FOR over a century agriculture has been the mainstay of the Zimbabwean economy, although between 1997 and 2012 agricultural operations declined to a horrific extent. The result was a considerable reduction in employment, and as a result a further decline in consumer spending, repercussing negatively upon the retail, wholesale and manufacturing sectors.
Nationally essential foreign exchange inflows, mainly from the export of tobacco and cotton, were considerably reduced, with marked increases in foreign exchange outflows applied to the importation of essential agriculturally-based foodstuffs including maize and maize meal, wheat, beef, poultry, tea and coffee. The entire economy progressively declined, and nationwide poverty became ever greater.
Belatedly and not sufficiently, government took some action which marginally facilitated improvement in the 2012/2013 season’s agricultural output, including timeous available of essential inputs, and slightly enhanced prices on crops sold to government entities such as the Grain Marketing Board (GMB).
The following season ( 2013/2014) was markedly better, greatly enhanced by favourable climatic conditions. Nevertheless, Zimbabwe’s agricultural output generally remain far below that achieved prior to Independence, and during the 1980s.
In those days Zimbabwe was known as “the breadbasket of the region”, for its production of agricultural produce considerably exceeded national needs.
Nationally and regionally, the key foodstuff is maize, and in Zimbabwe’s agriculturally viable days the country was not only producing the entire national need (1,8 million tones), but was also exporting up to 600 000 tonnes per annum. After the millennium Zimbabwe’s output fell by two-thirds to 600 000 tonnes, but by the 2012/13 season achieved a marginal increase to 800 000 tonnes, which still necessitated imports of one million tonnes.
Although final figures are not yet available, it is probable that the 2013/2014 season crop will approximate 1,2 million tonnes, which is double that of a few years ago, but still markedly short of the national need, necessitating imports of 600 000 tonnes.
But Zimbabwe dare not rest on its laurels of an improved last agricultural season, for much greater production is a prerequisite of critical employment creation, economic stimulation and growth, containment of the immense imbalance between foreign exchange receipts and payments, enhanced fiscal revenue inflows, and much else which is essential for the wellbeing of Zimbabwe.
Achieving considerable upturn in agricultural production is contingent upon constructive and effective governmental policies, and the unequivocal implementation of those policies. Moreover, as preparation for the coming season must commence timeously, government must act now.
The actions required include:
Although commendably government finally commenced its fulfillment of long overdue issuance of quasi-title to farms, as yet it has only done so to a minimal extent. It issued 827 A1 permits to indigenous farmers, the key characteristics of the permits being:
“Full land ownership”, for 99 years, vesting in the permit recipients;
The permits can be utilised as collateral security for borrowings, although banking and financial institutions have yet to satisfy themselves as to whether the permit terms and conditions are such that the permits are acceptable collateral security;
The permits are subject to inheritance laws, and can be varied to include spouses;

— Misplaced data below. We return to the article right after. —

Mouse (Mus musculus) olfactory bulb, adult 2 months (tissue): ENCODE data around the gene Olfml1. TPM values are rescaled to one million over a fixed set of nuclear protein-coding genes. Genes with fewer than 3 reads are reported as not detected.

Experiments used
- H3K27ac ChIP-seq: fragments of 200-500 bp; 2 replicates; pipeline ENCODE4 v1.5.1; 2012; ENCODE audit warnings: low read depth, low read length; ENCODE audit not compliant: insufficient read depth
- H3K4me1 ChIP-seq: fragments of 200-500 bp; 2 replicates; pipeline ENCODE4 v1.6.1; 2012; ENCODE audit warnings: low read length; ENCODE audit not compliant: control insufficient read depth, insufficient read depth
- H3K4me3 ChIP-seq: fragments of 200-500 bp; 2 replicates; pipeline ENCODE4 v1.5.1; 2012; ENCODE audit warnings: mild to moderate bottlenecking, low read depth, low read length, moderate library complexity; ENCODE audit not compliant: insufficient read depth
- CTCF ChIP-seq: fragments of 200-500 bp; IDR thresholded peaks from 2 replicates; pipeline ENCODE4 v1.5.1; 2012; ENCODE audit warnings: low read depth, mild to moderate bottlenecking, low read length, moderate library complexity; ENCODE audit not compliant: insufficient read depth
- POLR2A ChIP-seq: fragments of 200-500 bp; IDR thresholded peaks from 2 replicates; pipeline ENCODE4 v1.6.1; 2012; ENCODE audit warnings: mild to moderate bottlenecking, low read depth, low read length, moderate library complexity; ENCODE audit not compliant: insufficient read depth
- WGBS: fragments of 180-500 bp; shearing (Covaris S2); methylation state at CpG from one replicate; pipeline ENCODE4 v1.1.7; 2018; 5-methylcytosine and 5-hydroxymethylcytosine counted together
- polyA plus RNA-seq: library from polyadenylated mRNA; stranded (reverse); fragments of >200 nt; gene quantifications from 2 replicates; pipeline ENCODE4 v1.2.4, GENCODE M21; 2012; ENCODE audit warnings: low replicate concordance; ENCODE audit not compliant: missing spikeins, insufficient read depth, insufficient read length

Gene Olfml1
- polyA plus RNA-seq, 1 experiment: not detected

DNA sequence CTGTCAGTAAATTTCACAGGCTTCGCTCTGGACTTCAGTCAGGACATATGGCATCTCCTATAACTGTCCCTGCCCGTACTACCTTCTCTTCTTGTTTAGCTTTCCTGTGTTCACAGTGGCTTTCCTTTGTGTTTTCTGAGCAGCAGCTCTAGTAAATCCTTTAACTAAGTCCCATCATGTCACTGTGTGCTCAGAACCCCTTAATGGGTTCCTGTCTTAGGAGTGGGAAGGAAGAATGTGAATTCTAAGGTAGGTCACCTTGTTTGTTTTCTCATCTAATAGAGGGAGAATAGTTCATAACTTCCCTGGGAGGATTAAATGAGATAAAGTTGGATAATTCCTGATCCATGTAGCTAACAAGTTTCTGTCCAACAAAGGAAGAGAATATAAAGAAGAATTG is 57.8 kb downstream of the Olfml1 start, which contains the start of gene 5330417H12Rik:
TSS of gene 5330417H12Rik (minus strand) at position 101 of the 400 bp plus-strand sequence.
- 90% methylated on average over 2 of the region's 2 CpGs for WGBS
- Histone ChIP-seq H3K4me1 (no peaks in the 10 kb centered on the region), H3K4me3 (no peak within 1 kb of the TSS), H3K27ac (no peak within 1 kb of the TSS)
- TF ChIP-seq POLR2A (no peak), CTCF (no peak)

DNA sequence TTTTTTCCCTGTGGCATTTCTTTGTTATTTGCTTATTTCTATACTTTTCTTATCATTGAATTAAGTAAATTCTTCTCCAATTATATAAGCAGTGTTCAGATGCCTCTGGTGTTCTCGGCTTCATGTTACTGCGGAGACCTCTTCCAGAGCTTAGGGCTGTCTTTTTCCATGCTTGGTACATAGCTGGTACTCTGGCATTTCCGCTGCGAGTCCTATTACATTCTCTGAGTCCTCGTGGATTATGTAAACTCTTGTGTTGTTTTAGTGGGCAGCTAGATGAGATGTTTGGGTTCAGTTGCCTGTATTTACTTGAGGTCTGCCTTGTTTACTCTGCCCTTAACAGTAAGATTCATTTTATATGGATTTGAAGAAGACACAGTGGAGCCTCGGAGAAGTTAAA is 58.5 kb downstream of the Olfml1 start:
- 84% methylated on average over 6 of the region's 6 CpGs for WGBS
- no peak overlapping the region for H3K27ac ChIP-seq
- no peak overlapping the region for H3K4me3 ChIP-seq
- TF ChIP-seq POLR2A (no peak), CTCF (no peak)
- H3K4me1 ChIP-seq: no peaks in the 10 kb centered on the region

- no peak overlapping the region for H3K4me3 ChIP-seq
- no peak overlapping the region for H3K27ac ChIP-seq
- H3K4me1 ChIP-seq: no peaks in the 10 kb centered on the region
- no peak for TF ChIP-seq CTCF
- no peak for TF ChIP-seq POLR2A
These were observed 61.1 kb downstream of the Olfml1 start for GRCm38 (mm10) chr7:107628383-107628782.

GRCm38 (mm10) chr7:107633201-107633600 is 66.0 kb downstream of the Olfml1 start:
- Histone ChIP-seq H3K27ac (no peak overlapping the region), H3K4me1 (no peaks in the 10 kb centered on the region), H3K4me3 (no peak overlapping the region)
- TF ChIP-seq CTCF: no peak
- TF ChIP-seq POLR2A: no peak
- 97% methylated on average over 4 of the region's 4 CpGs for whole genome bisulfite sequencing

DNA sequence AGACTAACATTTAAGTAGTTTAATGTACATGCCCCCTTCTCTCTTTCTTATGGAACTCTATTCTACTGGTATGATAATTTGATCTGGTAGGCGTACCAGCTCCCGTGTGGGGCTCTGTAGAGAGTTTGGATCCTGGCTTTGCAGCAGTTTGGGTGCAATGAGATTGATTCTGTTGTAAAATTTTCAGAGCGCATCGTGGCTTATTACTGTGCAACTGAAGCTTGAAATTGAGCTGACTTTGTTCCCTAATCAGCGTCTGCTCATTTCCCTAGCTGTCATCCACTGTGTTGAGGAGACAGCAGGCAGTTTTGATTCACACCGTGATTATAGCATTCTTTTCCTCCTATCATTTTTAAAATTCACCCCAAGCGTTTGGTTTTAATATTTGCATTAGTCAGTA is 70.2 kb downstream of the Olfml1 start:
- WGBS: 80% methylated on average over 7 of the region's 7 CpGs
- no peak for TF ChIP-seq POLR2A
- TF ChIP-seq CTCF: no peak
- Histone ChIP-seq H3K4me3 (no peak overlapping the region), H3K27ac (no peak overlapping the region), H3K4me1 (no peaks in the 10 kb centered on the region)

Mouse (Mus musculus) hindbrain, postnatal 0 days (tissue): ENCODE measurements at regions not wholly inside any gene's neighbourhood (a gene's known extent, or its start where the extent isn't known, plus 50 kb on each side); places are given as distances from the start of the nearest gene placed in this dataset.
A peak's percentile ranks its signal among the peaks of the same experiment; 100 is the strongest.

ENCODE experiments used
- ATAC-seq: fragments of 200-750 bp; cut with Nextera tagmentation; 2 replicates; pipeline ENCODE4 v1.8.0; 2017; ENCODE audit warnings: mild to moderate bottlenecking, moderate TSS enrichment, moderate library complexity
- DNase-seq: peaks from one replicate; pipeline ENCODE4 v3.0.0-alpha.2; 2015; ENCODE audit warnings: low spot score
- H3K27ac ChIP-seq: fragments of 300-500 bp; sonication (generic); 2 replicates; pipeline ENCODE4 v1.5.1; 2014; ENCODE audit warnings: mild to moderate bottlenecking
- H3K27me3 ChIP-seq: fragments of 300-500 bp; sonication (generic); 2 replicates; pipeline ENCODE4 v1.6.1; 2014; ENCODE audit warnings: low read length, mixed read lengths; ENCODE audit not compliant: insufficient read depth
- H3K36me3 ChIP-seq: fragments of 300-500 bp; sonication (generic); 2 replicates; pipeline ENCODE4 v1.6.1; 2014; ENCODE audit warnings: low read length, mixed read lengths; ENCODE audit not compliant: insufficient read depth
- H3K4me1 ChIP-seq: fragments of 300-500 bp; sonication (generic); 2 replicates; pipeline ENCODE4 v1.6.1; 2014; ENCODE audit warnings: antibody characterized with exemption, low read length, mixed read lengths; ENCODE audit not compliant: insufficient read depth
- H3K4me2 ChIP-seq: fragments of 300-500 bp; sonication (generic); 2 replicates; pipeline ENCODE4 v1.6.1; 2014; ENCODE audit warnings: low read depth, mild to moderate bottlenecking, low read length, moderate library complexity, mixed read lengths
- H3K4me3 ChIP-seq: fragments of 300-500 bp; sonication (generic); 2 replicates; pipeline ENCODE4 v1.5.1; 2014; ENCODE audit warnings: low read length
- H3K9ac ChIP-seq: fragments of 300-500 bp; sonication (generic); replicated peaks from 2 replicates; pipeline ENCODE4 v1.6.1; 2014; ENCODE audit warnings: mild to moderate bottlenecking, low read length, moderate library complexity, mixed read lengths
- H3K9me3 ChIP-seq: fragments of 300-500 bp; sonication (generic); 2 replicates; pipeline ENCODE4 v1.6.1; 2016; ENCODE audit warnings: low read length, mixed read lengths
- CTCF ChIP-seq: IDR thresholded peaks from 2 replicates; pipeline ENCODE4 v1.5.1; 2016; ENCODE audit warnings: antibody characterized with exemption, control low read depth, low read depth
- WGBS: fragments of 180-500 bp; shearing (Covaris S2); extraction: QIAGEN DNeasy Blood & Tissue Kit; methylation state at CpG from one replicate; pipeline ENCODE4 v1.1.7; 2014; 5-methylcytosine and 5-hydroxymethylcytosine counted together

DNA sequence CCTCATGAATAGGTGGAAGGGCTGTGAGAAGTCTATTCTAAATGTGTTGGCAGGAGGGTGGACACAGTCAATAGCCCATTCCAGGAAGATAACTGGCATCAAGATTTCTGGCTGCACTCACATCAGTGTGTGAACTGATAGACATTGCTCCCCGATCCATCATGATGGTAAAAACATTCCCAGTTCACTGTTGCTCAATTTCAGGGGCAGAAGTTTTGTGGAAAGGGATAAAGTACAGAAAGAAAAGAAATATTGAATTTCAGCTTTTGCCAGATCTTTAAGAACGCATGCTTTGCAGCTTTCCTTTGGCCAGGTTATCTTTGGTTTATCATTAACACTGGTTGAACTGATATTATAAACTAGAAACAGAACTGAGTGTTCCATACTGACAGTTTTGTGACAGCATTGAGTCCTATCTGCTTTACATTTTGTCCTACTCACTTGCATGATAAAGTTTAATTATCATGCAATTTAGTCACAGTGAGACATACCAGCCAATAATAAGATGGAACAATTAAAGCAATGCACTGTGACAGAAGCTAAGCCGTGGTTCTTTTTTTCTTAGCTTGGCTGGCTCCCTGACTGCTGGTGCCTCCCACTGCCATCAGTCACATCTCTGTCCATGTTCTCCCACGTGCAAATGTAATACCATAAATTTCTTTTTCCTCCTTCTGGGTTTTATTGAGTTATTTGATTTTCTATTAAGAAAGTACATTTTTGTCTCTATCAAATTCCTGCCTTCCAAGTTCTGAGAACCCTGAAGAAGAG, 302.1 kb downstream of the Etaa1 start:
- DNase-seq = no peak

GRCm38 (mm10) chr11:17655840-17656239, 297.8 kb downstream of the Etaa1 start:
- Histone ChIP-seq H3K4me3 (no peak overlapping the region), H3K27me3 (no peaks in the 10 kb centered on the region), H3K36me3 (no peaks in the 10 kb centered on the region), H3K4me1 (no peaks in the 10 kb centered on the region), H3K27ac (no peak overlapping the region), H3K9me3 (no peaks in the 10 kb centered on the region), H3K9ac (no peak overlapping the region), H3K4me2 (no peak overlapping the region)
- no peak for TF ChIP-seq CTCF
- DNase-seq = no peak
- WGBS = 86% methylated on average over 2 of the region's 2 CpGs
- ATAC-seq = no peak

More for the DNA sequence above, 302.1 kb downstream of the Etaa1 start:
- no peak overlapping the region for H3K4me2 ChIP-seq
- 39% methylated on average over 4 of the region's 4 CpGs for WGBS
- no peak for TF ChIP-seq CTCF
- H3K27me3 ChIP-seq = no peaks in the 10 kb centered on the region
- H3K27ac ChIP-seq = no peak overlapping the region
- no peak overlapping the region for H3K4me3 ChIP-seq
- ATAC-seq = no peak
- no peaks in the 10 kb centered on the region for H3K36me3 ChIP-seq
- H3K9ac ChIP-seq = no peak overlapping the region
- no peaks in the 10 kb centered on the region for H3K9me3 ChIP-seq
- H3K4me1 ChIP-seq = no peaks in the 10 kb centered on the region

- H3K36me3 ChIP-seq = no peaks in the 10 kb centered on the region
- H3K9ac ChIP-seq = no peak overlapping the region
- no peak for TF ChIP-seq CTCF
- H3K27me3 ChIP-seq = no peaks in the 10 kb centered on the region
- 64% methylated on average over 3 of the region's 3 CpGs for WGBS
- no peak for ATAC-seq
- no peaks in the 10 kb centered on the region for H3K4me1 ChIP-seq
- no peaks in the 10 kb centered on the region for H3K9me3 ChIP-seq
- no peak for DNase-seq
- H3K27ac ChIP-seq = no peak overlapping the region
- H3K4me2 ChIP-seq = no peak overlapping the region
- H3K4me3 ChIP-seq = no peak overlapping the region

The lands may only be used for agricultural, pastoral and ancillary residential purposes, and in the event that a permit holder discontinues such operations, and does not sub-let the property for such usage, government can terminate the permit.
However, the number of permits issued against the number of farms in Zimbabwe is minimal and therefore government needs to, ahead of the forthcoming agricultural season, issue the permits for all occupied farms, devoid of racial considerations.
In contrast to most previous years, government must ensure the timeous availability of all essential agricultural inputs.
Similarly, and within the constraints of limited time and financial resources, irrigation resources must be enhanced insofar as reasonably possible, concurrently with effective maintenance and upkeep of existing irrigation resources and dams;
Economic recovery must be intensively accelerated, resulting in greater resources of banks and financial institutions, thereby enabling such entities to maximise lendings to the agricultural sector;
Farmers should be assured of ability to sell their crops to private sector purchasers, at mutually negotiated prices, instead of certain crops having to be mandatorily sold to state-controlled enterprises, such as the GMB.
Zesa must be directed to ensure regular and reliable energy supplies, during the agricultural season to all sectors of agriculture, ensuring the operations of irrigation systems, tobacco curing barns, and other energy-driven farming resources.
Subject to such governmentally-driven policies and actions being fully pursued, and reasonable climatic conditions, the agricultural output in 2014/2015 will exceed that achieved in the last season.
As a result, there will be enhancement of employment, greater economic activity, diminution of dependency upon imports (and therefore lesser outflows from Zimbabwe of currency), and potentially increased export-income generation. Concurrently, there will be increased inflows to the fiscus by way of such revenues as VAT and on expenditures of the farmers.
Despite the desirable growth of the mining sector in the last few years, raising that sector to a key component of the Zimbabwean economy, there is potential for agriculture to again be the foundation and mainstay of the economy, provided government rapidly takes the necessary actions to ensure the growth of agriculture.'